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#1 of 19 Old 09-04-2010, 02:05 PM - Thread Starter
 
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Do you believe there are indigo children?

I went to a psychic with a friend when my daughter was a baby and he told me she was an indigo child. Didn't think much of it. But now that she is almost 3 and intense, I looked up indigo child and she fits.

Any parenting tips for raising indigo children....

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#2 of 19 Old 09-04-2010, 02:18 PM
 
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Wow! I was in the WF store and an employee came at me and told me my baby (DS 7 months at the time) was indigo and crystal. I went to a psychic a few weeks later and asked her what color my babys aura was and she said 'indigo', and then she pointed at my 6 yo DD and said, 'so is she'. DD has asbergers (on the autistic spectrum) and fits the description of indigo to a 'tee'. We also found out that DS is special needs and super bright shortly thereafter. I do think there are indigo's. I can see (feel) it in some kids and not others.
I read that indigos should not be medicated for behaviors and allowed to be free in creativity and expression. In other words, seeing that you are on the GD forum, I think your baby is with the right mama!!!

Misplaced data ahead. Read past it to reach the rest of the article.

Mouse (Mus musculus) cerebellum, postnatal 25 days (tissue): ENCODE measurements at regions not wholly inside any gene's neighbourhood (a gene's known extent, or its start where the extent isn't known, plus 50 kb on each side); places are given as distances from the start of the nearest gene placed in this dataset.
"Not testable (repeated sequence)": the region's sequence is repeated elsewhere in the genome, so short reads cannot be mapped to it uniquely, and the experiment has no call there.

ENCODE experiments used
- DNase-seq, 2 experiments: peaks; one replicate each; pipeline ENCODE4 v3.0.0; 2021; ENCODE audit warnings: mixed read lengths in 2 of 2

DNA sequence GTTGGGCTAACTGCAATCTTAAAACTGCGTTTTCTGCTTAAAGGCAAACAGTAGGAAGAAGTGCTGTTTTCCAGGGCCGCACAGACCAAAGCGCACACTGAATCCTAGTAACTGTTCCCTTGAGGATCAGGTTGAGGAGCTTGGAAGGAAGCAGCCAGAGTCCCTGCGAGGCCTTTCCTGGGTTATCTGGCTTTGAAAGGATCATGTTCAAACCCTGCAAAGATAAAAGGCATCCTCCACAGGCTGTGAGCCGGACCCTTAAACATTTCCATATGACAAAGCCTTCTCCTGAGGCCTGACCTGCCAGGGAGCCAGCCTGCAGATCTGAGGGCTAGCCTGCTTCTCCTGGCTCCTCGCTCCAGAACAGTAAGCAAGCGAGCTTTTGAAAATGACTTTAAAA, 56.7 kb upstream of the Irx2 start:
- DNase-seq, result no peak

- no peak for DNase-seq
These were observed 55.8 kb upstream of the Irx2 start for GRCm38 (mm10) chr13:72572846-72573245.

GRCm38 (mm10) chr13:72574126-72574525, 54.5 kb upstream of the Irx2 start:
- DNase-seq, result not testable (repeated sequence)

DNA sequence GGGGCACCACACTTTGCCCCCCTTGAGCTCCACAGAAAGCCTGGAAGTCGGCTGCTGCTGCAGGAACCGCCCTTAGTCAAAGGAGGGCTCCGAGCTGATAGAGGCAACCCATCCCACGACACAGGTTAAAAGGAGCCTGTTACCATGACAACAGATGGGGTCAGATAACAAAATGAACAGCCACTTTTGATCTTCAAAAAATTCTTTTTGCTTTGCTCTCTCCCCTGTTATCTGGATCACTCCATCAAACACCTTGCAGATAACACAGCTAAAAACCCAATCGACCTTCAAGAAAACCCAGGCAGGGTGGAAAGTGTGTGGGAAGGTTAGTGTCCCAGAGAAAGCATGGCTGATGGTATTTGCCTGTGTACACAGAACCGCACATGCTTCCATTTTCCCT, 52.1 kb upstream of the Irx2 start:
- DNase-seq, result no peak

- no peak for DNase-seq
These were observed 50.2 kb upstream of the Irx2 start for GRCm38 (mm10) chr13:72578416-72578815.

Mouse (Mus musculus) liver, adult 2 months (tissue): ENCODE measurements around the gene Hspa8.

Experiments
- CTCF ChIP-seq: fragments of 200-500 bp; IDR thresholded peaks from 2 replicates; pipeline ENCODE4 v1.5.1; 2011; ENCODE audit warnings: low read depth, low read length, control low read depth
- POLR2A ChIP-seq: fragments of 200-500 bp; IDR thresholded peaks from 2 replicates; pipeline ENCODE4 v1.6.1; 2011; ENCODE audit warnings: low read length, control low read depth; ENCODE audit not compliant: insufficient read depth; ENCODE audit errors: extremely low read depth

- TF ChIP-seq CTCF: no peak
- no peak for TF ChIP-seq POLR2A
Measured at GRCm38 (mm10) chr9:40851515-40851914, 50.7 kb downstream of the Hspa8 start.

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#3 of 19 Old 09-04-2010, 03:26 PM
 
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#4 of 19 Old 09-05-2010, 08:44 PM
 
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Put me in the "don't believe" category. It's not my thing for a variety of reasons.

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#5 of 19 Old 09-05-2010, 10:20 PM
 
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Do you believe there are indigo children?
No.
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#6 of 19 Old 09-05-2010, 10:23 PM
 
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Don't believe.
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#7 of 19 Old 09-06-2010, 12:14 PM
 
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I was told that my oldest was an "indigo" and 2nd oldest was "crystal". They did seem to fit some of the descriptions back then, but now that they are teenagers, they just seem like regular, awesome guys. So, even though I believe in auras, I don't put too much stock in whether they are indigo or crystal or whatever.
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#8 of 19 Old 09-06-2010, 12:31 PM
 
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I think understanding children's traits as part of their personalities rather than defiance/badness/etc. is a good thing.